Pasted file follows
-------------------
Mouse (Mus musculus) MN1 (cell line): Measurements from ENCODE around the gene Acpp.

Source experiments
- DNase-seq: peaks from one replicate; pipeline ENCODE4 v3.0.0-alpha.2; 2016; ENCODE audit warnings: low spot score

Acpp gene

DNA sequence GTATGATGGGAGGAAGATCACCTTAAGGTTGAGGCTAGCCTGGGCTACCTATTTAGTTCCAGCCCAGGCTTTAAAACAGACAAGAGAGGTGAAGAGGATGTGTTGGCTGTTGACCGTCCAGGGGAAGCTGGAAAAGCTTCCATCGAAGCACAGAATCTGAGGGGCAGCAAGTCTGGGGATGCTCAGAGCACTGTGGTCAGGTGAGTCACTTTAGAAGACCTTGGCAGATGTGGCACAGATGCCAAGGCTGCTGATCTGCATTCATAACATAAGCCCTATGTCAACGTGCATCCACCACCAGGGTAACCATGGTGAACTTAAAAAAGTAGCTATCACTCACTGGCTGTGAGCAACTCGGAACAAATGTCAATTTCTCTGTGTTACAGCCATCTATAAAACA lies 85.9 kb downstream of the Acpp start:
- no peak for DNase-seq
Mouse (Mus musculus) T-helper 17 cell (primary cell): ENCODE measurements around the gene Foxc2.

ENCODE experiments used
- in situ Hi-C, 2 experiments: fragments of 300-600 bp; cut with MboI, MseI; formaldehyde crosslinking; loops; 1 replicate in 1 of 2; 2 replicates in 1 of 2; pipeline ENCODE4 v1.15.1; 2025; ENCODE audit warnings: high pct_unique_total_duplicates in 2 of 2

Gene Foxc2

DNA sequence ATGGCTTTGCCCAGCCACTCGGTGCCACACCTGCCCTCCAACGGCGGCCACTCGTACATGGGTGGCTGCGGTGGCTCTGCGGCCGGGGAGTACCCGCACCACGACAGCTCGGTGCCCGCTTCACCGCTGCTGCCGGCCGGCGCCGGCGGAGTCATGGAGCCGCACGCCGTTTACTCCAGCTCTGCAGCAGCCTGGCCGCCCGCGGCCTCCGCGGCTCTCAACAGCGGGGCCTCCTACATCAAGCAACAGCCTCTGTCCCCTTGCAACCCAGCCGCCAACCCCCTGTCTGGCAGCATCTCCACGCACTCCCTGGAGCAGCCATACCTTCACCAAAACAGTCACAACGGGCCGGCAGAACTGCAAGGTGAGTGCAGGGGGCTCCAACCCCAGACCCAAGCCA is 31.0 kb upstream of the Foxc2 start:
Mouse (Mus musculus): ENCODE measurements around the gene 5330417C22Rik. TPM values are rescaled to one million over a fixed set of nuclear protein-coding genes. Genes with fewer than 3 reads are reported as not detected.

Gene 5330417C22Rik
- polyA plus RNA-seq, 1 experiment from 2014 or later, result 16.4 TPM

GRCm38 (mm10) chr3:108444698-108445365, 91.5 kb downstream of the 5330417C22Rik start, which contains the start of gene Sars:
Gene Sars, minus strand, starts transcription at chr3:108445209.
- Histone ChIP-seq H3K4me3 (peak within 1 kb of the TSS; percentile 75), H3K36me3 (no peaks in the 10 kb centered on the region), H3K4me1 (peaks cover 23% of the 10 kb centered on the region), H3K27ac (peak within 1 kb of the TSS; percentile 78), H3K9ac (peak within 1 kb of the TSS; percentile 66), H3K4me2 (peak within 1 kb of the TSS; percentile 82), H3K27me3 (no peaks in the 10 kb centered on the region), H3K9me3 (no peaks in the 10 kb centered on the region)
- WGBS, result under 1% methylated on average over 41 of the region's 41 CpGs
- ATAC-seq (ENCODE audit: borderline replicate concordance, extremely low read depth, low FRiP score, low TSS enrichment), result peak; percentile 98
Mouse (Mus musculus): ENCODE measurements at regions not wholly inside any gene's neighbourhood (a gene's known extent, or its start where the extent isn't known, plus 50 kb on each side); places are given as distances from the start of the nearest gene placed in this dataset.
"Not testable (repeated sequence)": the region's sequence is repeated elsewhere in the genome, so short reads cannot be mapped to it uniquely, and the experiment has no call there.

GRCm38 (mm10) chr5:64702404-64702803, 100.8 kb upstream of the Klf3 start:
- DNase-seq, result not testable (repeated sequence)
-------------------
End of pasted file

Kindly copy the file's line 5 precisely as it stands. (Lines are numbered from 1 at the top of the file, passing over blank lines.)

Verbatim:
DNA sequence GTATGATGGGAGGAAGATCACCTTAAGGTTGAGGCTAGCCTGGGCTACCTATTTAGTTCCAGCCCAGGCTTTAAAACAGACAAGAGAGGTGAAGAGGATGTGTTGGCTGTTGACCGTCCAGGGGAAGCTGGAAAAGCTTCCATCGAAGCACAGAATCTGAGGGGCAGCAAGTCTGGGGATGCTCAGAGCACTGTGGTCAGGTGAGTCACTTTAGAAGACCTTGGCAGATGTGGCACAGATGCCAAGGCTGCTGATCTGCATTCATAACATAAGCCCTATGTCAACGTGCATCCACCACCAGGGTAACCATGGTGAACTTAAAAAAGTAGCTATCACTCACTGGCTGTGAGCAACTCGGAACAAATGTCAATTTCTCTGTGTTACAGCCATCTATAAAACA lies 85.9 kb downstream of the Acpp start: